1. Ben Cohen, The Hot Hand: The Mystery and Science of Streaks. An intelligent popular social science book covering everything from Stephen Curry to Shakespeare to The Princess Bride, David Booth, Eugene Fama, and more. I am not sure the book is actually about “the hot hand” as a unified phenomenon, as opposed to mere talent persistence, but still I will take intelligence over the alternative.
2. Richard J. Lazarus, The Rule of Five: Making Climate History at the Supreme Court. A genuinely interesting and well-presented history of how climate change became a partisan issue in the United States, somewhat broader than its title may indicate.
3. Ryan H. Murphy, Markets Against Modernity: Ecological Irrationality, Public and Private. The book has blurbs from Bryan Caplan and Scott Sumner, and I think of it as an ecological, historically reconstructed account of the demand for irrationality as it relates to the environment, interest in “do-it-yourself,” and the love for small scale enterprise. Interesting, but overpriced.
4. Juan Du, The Shenzhen Experiment: The Story of China’s Instant City. An actual history, as opposed to the usual blah-blah-blah you find in so many China books. The author has a background in architecture and urban planning, and stresses the import of the Pearl River Delta before Deng’s reforms (Shenzhen wasn’t just a run-down fishing village), decentralization in Chinese reforms, and fits and starts in the city’s post-reform history. Anyone who reads books on China should consider this one.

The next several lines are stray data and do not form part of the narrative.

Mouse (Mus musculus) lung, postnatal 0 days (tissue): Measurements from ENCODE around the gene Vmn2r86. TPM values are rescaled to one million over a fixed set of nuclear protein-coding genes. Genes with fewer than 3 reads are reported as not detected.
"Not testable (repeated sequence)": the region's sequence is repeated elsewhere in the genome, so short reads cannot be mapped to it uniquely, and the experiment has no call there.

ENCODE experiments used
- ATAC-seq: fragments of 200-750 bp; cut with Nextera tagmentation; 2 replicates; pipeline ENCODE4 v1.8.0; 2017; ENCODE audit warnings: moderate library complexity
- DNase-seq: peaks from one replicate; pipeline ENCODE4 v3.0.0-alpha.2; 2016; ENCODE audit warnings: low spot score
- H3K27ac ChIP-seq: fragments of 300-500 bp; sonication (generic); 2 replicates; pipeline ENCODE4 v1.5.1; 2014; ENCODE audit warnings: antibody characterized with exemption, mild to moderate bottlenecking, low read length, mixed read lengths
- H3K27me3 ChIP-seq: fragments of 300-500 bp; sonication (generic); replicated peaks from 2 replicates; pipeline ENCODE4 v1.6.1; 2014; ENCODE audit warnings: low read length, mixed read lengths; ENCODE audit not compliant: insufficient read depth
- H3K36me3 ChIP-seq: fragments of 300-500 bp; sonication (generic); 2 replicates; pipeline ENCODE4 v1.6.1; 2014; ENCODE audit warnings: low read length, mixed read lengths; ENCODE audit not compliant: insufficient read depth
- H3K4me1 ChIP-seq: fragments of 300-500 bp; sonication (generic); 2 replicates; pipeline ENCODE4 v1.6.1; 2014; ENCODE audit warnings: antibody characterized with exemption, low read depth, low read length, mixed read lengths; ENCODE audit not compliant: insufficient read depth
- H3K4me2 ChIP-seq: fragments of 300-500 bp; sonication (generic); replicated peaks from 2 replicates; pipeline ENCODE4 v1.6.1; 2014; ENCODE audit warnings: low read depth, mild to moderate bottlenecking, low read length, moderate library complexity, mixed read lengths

Gordon Teskey, Spenserian Moments, The Master is finally receiving his poetic due.
Toby Ord’s forthcoming The Precipice: Existential Risk and the Future of Humanity is a comprehensive look at existential risk, written by an Oxford philosopher and student of Derek Parfit.